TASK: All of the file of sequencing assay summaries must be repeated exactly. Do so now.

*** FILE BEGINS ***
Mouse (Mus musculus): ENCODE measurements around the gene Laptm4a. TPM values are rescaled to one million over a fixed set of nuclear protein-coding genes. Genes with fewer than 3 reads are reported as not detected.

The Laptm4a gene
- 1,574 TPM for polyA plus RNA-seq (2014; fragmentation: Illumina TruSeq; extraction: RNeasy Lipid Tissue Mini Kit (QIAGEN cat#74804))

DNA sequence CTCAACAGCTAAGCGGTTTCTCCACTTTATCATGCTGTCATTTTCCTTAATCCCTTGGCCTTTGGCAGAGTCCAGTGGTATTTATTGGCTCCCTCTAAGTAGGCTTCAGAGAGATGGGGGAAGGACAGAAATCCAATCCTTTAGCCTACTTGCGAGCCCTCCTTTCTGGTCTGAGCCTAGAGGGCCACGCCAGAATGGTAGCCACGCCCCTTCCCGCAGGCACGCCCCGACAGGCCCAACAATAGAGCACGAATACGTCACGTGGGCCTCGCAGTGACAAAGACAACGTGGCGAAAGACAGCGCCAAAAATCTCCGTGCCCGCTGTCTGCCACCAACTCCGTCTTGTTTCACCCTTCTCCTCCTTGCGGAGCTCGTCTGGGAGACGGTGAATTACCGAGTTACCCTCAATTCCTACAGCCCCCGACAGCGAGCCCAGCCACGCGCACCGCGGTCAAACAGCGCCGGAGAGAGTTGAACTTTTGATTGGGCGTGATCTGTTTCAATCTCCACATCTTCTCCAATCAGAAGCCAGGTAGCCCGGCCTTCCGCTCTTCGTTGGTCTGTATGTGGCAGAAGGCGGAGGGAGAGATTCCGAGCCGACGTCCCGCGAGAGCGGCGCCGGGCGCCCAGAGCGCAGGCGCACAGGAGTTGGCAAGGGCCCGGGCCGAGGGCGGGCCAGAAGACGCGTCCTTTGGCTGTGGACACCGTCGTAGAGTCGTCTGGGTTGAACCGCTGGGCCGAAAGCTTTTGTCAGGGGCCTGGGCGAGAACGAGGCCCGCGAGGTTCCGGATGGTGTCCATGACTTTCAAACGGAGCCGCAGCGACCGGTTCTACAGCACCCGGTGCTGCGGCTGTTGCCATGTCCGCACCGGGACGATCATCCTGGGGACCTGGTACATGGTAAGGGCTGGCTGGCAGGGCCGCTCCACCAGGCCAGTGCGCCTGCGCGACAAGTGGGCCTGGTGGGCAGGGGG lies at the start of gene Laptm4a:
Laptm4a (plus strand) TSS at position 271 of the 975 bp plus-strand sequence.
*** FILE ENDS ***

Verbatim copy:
Mouse (Mus musculus): ENCODE measurements around the gene Laptm4a. TPM values are rescaled to one million over a fixed set of nuclear protein-coding genes. Genes with fewer than 3 reads are reported as not detected.

The Laptm4a gene
- 1,574 TPM for polyA plus RNA-seq (2014; fragmentation: Illumina TruSeq; extraction: RNeasy Lipid Tissue Mini Kit (QIAGEN cat#74804))

DNA sequence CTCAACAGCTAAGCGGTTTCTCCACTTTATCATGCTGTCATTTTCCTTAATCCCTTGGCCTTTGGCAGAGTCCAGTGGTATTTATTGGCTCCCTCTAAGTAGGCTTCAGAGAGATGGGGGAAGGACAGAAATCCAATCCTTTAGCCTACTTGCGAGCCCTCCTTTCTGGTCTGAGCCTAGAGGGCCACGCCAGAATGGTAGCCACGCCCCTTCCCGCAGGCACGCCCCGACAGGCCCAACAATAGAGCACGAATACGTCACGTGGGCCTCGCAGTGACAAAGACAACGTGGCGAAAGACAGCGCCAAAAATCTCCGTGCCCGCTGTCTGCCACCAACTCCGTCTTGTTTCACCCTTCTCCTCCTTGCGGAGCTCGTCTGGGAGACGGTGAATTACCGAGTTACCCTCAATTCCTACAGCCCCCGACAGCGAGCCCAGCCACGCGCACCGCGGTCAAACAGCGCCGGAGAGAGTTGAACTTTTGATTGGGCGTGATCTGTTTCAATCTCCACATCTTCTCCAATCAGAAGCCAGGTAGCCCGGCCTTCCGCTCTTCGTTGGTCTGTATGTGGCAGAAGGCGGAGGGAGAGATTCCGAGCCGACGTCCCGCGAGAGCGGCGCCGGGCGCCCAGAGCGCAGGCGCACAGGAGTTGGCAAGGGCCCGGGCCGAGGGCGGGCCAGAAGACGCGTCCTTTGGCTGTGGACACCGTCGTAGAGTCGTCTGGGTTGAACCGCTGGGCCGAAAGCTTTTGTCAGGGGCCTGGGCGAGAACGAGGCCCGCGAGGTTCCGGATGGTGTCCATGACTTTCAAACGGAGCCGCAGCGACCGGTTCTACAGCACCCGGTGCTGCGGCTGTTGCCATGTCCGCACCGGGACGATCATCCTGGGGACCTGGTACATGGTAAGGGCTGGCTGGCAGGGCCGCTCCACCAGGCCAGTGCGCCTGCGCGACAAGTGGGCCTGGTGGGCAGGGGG lies at the start of gene Laptm4a:
Laptm4a (plus strand) TSS at position 271 of the 975 bp plus-strand sequence.